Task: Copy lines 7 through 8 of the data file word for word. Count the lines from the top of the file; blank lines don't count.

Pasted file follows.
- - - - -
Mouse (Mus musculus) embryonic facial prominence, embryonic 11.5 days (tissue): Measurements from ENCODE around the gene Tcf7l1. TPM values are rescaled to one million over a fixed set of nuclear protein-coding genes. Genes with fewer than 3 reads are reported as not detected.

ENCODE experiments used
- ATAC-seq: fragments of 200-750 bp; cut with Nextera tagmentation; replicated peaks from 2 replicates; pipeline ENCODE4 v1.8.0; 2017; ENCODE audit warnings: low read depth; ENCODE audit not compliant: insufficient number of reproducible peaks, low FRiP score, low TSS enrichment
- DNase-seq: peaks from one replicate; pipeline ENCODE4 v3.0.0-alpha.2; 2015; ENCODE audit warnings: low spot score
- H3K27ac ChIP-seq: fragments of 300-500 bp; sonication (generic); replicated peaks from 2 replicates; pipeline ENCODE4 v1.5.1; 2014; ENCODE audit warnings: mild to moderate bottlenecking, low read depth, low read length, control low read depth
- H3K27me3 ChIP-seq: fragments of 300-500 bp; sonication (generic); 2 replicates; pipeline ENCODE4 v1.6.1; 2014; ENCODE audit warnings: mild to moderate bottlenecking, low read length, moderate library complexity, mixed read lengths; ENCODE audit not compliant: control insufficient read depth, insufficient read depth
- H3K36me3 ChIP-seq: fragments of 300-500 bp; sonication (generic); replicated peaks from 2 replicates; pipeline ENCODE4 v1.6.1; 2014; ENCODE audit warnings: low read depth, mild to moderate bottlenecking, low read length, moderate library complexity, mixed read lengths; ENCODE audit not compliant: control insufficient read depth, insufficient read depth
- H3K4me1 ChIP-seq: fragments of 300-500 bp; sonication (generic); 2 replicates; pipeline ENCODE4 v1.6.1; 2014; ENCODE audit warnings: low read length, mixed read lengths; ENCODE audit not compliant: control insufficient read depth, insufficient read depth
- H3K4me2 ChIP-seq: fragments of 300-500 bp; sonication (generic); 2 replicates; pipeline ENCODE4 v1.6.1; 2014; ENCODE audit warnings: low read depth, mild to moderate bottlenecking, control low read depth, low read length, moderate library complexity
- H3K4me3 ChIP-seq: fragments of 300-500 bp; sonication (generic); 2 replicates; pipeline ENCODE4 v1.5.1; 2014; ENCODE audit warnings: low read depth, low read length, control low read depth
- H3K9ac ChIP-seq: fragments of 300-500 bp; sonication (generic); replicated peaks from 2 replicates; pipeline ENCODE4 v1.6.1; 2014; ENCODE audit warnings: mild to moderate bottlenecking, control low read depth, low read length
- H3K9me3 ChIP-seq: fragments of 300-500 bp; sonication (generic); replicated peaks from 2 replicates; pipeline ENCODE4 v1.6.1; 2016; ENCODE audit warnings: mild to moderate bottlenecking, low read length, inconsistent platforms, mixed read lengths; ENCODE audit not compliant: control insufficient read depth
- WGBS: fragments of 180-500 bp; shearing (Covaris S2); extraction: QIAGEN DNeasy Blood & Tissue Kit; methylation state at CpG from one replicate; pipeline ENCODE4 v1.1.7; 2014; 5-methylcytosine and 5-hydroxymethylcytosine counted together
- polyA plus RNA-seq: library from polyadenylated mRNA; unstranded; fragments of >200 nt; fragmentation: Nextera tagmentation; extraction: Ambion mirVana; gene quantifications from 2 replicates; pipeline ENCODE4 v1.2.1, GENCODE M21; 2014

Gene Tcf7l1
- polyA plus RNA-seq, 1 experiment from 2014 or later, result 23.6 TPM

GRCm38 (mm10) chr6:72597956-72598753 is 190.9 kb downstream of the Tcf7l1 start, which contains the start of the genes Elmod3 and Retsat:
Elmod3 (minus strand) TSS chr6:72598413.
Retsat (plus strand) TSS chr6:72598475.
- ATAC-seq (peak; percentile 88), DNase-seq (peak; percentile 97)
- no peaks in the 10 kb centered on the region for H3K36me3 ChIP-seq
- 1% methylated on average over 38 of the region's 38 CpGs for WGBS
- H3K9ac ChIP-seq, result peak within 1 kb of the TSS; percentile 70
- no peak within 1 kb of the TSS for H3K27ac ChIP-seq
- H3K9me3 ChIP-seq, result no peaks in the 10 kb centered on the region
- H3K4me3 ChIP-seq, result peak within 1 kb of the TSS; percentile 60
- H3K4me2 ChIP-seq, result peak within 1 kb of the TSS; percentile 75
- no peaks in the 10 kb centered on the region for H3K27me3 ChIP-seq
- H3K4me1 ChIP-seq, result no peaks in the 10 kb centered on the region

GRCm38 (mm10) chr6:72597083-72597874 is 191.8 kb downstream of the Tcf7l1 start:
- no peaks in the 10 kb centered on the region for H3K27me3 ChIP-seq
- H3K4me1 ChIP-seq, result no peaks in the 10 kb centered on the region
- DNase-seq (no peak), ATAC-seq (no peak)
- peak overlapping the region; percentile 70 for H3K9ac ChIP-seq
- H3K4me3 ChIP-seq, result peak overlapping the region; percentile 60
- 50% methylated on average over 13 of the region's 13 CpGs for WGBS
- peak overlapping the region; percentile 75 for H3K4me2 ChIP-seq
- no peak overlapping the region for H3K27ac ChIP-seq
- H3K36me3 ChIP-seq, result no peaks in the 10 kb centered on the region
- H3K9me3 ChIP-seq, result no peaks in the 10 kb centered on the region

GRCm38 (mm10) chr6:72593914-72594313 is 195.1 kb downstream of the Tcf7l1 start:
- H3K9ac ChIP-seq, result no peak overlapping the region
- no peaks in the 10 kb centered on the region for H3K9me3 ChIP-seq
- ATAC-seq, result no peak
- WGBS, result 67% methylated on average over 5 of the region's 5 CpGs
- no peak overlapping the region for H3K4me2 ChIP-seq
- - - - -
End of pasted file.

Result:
- H3K36me3 ChIP-seq: fragments of 300-500 bp; sonication (generic); replicated peaks from 2 replicates; pipeline ENCODE4 v1.6.1; 2014; ENCODE audit warnings: low read depth, mild to moderate bottlenecking, low read length, moderate library complexity, mixed read lengths; ENCODE audit not compliant: control insufficient read depth, insufficient read depth
- H3K4me1 ChIP-seq: fragments of 300-500 bp; sonication (generic); 2 replicates; pipeline ENCODE4 v1.6.1; 2014; ENCODE audit warnings: low read length, mixed read lengths; ENCODE audit not compliant: control insufficient read depth, insufficient read depth